The golden stupa in the middle is surrounded by 729 kyauksagu, or stupas containing marble slabs inscribed with the entire Pali Canon of Theravada Buddhism. “The world’s largest book” actually refers to these 729 white stupas.
The Maha Muni Pagoda is considered the second most significant pagoda in the country, due to the four-meter bronze Buddha statue enshrined within it. Some even believe the Buddha himself resides in the statue.
The statue is believed to have been made in Rakhine State (western Myanmar) by a king who was very impressed by the Buddha’s teaching.
You will be able to see some local craftsmen in workshops on the steps leading to the temple, working on crafts including stone and marble carvings and gold-leaf making.
Sagaing Hill is an area with numerous pagodas, located along the Irrawaddy River, 20 km southwest of Mandalay. Sagaing was the capital of the Sagaing Kingdom, one of the minor dynasties in the 14th century, after the fall of the Pagan Dynasty. It is now a common destination for day-trippers.
Bagan is an ancient city in the Mandalay region, about 30 minutes by flight from Mandalay city. It was the capital city of the Kingdom of Pagan from the 9th to the 13th century, the kingdom that unified much of Myanmar, making it what it is today.
During its golden era, over 10,000 temples were built on the Bagan plains, and even now more than 2,200 remain.
Ananda Temple was built in 1105 AD during the Pagan Dynasty. Its architectural structure is a fusion of Mon and Indian styles, and it is perfectly dimensioned. It was damaged in an earthquake in 1975 but has since been fully restored.
While Shwedagon is believed to enshrine 8 strands of Buddha’s hair, the Shwezigon Pagoda is believed to enshrine his bone and tooth. It was also built during the Pagan Dynasty.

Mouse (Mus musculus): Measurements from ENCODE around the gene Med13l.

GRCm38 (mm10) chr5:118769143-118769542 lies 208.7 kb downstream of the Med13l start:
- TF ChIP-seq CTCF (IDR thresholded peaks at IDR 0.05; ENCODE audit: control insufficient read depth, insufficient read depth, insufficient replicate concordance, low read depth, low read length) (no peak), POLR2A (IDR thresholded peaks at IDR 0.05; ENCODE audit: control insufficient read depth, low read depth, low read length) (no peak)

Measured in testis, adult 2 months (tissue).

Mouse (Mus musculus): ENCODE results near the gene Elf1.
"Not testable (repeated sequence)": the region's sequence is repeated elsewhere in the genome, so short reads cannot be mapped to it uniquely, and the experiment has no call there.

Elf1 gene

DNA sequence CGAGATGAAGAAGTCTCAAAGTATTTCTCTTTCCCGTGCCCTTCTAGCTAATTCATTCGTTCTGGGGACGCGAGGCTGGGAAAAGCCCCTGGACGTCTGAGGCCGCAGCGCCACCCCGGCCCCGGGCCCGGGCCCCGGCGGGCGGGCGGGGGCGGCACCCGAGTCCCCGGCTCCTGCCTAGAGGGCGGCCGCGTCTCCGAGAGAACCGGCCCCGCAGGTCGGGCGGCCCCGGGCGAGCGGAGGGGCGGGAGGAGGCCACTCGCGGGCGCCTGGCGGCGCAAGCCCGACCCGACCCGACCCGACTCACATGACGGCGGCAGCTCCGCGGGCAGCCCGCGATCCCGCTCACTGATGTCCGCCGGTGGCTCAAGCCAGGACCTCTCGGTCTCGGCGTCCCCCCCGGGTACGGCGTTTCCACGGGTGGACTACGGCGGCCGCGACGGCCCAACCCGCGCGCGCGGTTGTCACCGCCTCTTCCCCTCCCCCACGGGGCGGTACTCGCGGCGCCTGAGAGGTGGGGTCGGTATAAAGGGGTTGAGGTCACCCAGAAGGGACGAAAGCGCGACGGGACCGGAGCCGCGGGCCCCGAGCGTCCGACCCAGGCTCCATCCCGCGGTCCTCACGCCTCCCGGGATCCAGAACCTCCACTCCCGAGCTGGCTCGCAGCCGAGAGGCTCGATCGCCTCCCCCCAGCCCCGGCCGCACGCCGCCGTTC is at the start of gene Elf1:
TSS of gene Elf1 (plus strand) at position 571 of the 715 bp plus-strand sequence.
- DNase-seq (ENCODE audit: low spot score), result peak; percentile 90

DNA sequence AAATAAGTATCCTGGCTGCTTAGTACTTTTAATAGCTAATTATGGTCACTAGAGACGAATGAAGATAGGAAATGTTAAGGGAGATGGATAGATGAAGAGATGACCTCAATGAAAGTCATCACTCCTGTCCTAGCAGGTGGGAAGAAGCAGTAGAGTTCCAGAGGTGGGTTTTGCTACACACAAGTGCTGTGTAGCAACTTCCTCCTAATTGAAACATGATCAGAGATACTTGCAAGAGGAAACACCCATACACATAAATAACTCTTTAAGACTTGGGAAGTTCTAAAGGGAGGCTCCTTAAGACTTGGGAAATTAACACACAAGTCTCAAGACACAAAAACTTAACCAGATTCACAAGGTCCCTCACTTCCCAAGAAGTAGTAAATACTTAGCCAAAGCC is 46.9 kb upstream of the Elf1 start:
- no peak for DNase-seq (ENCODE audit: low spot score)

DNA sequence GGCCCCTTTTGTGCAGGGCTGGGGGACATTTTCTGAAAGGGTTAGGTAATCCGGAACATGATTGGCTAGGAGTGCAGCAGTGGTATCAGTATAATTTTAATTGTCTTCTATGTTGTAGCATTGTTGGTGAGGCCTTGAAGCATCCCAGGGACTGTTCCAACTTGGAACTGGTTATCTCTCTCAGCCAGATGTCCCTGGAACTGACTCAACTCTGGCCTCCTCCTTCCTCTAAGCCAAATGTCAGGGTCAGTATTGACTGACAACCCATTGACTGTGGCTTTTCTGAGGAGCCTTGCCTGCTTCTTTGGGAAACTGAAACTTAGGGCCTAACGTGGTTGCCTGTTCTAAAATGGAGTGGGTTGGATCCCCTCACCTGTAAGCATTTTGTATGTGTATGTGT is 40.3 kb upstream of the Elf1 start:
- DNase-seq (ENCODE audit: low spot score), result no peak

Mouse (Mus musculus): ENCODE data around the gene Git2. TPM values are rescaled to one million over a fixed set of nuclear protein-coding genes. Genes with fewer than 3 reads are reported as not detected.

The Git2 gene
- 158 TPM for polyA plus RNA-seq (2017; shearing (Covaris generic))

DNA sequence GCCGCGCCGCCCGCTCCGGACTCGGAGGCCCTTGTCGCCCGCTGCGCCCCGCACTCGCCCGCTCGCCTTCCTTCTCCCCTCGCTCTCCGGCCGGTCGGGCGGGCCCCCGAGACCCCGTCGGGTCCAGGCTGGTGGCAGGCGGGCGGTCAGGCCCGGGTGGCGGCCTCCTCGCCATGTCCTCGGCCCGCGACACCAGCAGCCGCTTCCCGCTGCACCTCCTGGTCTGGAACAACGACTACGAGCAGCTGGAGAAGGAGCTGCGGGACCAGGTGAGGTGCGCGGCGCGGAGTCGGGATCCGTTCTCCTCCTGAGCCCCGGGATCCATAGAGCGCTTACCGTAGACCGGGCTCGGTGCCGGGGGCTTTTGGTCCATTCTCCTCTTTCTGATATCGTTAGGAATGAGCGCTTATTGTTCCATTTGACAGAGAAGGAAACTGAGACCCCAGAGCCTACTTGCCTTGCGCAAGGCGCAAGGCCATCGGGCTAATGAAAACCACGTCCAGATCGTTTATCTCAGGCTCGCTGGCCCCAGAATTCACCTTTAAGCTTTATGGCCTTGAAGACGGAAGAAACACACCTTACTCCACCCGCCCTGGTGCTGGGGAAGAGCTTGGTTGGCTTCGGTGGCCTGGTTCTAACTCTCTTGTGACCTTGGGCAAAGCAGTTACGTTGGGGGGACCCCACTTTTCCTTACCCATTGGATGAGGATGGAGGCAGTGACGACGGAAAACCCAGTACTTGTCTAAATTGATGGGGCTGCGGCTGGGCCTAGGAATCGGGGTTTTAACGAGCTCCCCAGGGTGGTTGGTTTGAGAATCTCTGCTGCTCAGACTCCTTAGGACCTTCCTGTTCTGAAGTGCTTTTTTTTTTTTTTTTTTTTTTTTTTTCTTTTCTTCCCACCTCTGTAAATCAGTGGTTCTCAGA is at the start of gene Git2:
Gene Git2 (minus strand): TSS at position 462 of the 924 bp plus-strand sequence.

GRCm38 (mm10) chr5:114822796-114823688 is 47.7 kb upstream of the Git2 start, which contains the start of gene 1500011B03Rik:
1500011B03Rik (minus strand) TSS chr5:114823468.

Indein is a small village west of Inle Lake, which is about 35 minutes by flight from Mandalay. There are two groups of numerous ancient pagodas in the village, which can be reached by boat through a long narrow canal.
The scenic 8 km boat ride can be made only in the rainy season, when the water level is deep enough. The complex is regarded as comparable to Angkor Wat in Cambodia, in being slowly consumed by nature.
After Shwedagon Pagoda in Yangon and Mahamuni Temple in Mandalay, Kyaiktiyo Pagoda is next in significance. It is both a pilgrimage as well as a tourist site.
The site is well-known for its iconic gravity-defying golden rock, with a golden pagoda on top. Unlike other major sites for temples and pagodas, Kyaiktiyo Golden Rock Pagoda is located in Mon state, in southern Myanmar, about 160 km from Yangon.
Myanmar has too many temples and pagodas to count, never mind visit. The 9 sites above are our recommendations as the most significant ones worth visiting. Please bear in mind, however, that our tour service can be tailored to suit your interests.
The temples are spread out over a wide area, but this will not be a problem, as we’ll arrange a suitable itinerary and transportation, including air-conditioned private cars for land-transportation.
A knowledgeable local guide will provide an insider’s view, revealing stories behind each site. So, bring your camera in anticipation of some good photographs, and enjoy.
We provide tailor-made tours to Myanmar. Tours typically start or end in Yangon or Mandalay and last approximately 9 days; visiting Yangon, Bagan, Mandalay and Inle Lake.